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Learn about antibiotics with Professor Hallux

The Fun Kids animated series supports learning on microbes, the amazing immune system, useful antibiotics, superbugs, vaccination, and food poisoning.

Professor Hallux pointing
FunKids Series Logo
Nanobot with camera

Professor Hallux’s Antibiotics: Episode 1: Types of infection

In this episode, Professor Hallux and Nurse Nanobot learn more about the microbes in the body using the Helitelibubble, Hallux’s amazing invention that can shrink people to the size of an atom.

The human body is full of microbes – tiny living organisms that are found pretty much everywhere on Earth but are too small to be seen with the naked eye! Most microbes are good for us and help to keep us healthy, but some can cause nasty infections like the common cold.

In this episode, Professor Hallux and Nurse Nanobot learn more about the microbes in the body using the Helitelibubble, Hallux’s amazing invention that can shrink people to the size of an atom.

  • There are different types of microbes (bacteria, viruses, fungi)
  • Bacteria, viruses and fungi look and function very differently.
  • Most microbes in the body are useful, so we need to look after them.
  • Some Microbes we pick up/catch from others, and things we touch and eat can be harmful to the human body.
  • Harmful microbes can cause infections!

Find out more on the FunKids website!

Professor Hallux’s Antibiotics: Episode 2: How our body protects us

In this episode, Professor Hallux and Nurse Nanobot learn more about the body’s amazing immune system by using the Helitelibubble to look at special blood cells including lymphocytes and phagocytes.

Your body normally does a great job at protecting you from infections! When you catch an infection, your body does everything it can to try and fight back.

In this episode, Professor Hallux and Nurse Nanobot learn more about the body’s amazing immune system by using the Helitelibubble to look at special blood cells including lymphocytes and phagocytes. The clever thing about the immune system is that once white blood cells have successfully defeated a microbe, it has the tools to fight it again next time.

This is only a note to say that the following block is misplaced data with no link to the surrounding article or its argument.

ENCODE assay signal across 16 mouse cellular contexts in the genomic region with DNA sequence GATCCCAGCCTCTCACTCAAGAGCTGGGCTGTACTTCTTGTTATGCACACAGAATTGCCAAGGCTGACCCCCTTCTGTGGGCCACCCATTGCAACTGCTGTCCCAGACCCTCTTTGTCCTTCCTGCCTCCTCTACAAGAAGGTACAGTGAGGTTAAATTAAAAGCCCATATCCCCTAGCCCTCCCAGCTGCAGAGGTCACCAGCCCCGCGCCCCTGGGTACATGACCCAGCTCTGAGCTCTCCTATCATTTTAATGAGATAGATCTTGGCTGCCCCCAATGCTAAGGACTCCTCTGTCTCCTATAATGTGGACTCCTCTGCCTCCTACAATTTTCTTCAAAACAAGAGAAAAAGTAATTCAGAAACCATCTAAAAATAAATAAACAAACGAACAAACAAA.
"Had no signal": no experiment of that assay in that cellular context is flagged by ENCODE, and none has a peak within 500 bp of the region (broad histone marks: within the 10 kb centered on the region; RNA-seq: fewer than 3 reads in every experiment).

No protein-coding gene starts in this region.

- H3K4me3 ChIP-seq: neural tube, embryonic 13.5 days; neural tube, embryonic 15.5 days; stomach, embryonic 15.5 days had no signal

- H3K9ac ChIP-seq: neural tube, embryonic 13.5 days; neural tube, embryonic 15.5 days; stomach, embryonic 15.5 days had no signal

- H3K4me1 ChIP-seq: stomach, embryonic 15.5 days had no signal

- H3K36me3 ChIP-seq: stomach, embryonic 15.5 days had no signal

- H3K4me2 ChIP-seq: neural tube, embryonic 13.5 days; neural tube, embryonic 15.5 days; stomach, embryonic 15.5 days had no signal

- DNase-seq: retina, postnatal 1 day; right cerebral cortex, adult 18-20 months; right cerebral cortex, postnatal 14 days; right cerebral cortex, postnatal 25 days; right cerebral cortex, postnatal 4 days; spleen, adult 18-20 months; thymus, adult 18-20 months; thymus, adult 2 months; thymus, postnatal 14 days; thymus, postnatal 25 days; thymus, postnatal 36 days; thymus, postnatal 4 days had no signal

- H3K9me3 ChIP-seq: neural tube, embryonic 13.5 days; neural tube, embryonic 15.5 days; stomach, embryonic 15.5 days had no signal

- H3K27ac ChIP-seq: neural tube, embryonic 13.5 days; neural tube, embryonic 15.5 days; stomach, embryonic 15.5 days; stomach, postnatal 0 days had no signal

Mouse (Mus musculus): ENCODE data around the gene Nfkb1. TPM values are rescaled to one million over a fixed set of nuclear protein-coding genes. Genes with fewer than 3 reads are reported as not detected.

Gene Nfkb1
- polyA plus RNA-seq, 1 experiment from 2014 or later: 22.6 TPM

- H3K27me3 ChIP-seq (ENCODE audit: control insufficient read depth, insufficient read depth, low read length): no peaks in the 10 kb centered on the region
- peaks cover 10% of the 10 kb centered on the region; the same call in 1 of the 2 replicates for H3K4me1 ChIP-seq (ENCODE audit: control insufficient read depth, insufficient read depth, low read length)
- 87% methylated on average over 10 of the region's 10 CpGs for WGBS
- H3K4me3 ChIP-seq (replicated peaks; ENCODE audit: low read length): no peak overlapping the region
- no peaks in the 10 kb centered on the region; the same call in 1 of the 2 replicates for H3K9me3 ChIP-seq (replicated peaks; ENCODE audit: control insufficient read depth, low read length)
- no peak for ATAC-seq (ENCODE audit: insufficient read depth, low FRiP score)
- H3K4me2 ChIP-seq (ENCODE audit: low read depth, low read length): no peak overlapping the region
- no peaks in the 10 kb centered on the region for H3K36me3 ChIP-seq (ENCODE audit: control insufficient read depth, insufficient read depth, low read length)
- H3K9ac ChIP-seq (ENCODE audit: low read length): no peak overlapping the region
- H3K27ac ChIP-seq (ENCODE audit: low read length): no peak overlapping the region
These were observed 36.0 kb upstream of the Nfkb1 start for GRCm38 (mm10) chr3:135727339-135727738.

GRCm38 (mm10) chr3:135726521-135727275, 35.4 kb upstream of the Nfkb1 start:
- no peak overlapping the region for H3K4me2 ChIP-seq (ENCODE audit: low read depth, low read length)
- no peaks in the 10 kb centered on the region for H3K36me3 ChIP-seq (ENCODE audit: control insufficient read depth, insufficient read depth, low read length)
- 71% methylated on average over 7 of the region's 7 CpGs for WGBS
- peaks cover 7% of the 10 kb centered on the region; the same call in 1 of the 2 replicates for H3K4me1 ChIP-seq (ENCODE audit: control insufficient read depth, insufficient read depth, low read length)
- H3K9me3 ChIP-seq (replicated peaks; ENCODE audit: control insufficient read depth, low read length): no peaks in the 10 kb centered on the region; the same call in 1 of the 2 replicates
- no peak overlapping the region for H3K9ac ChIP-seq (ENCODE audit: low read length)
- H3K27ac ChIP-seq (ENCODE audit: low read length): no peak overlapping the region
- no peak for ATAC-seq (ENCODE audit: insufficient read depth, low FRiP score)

• The human body has special defences against microbes and infections.
  • It comes with its own barrier systems such as skin and hair to defend against microbes.
  • And inside the human body, the immune system helps defend against microbes.
  • The immune system is comprised of different cells and proteins to defend against microbes.

Find out more on the FunKids website!

Professor Hallux’s Antibiotics: Episode 3: Using Antibiotics

In this episode, Professor Hallux and Nurse Nanobot find out about Antibiotics, special medicines which help treat serious infections caused by bacteria. The very first antibiotic, Penicillin was an accidental discovery by Alexander Fleming in 1928!

If you’re poorly, you might go to the doctor and get some medicine to help rid you of your horrible infection. Most coughs and colds get better on their own.

In this episode, Professor Hallux and Nurse Nanobot find out about Antibiotics, special medicines which help treat serious infections caused by bacteria. The very first antibiotic, Penicillin was an accidental discovery by Alexander Fleming in 1928!

Nurse Nanobot uses the helitelibubble to see how Hallux’s antibiotic treatment works against his pneumococcal bacterial infection.

  • Antibiotics are special medicines used to treat bacterial infections.
  • Antibiotics do not work against viruses.
  • Most coughs and colds get better on their own.
  • Help keep antibiotics working by not overusing them.

Find out more on the FunKids website!

Professor Hallux’s Antibiotics: Episode 4: Survival of the fittest

In this episode Hallux notices the bacteria under his microscope has resisted treatment with antibiotics: they are MRSA, a very common superbug. Work is at hand to develop new antibiotics but that can take time.